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Sorting and Filtering Tables E-mail
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This Tech Tip reprinted with permission by java.sun.com

Java Standard Edition (Java SE) 6.0 (code name Mustang), adds some features that make sorting and filtering the contents of a Swing JTable much easier. (Final inclusion of these features is subject to JCP approval.) Most modern table-driven user interfaces allow users to sort columns by clicking on the table header. This could be done with the Swing JTable support in place prior to Mustang. However the functionality had to be added manually in a custom way for each table that needed this feature. With Mustang, enabling this functionality requires minimal effort. Filtering is another option commonly available with user interfaces. Filtering allows users to display only the rows in a table that match user-supplied criteria. With Mustang, enabling filtering of JTable contents is also much easier.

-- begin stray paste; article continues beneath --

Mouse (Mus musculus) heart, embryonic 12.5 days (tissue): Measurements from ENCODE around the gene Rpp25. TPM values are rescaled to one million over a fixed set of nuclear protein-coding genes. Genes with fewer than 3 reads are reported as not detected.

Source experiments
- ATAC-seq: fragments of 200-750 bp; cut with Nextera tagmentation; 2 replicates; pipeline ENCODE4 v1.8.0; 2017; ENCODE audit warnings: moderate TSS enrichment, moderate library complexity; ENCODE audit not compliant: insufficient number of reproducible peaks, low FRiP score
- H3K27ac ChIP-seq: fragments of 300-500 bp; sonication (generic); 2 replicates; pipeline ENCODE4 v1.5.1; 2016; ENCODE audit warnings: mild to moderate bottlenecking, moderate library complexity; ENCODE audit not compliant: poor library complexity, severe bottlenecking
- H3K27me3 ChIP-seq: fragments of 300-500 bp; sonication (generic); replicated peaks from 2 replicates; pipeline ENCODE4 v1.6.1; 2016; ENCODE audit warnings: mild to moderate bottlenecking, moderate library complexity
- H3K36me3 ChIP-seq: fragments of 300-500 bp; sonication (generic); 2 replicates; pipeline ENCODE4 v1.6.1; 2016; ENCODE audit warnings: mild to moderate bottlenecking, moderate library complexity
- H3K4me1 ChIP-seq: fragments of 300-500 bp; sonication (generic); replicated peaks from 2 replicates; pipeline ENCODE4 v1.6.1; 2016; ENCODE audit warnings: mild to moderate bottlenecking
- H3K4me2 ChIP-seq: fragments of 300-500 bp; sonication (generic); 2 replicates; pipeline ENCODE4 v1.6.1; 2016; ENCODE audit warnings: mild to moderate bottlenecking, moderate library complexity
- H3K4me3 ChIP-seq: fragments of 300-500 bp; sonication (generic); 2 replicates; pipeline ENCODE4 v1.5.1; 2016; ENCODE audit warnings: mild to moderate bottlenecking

Sorting Rows

The basis for sorting and filtering rows in Mustang is the abstract RowSorter class. RowSorter maintains two mappings, one of rows in a JTable to the elements of the underlying model, and back again. This allows for one to do sorting and filtering. The class is generic enough to work with both TableModel and ListModel. However only a TableRowSorter is provided with the Mustang libraries to work with JTable.

In the simplest case, you pass the TableModel to the TableRowSorter constructor, and then pass the created RowSorter into the setRowSorter() method of JTable. Here's an example program, SortTable, that demonstrates the approach:

   import javax.swing.*;
   import javax.swing.table.*;
   import java.awt.*;

   public class SortTable {
     public static void main(String args[]) {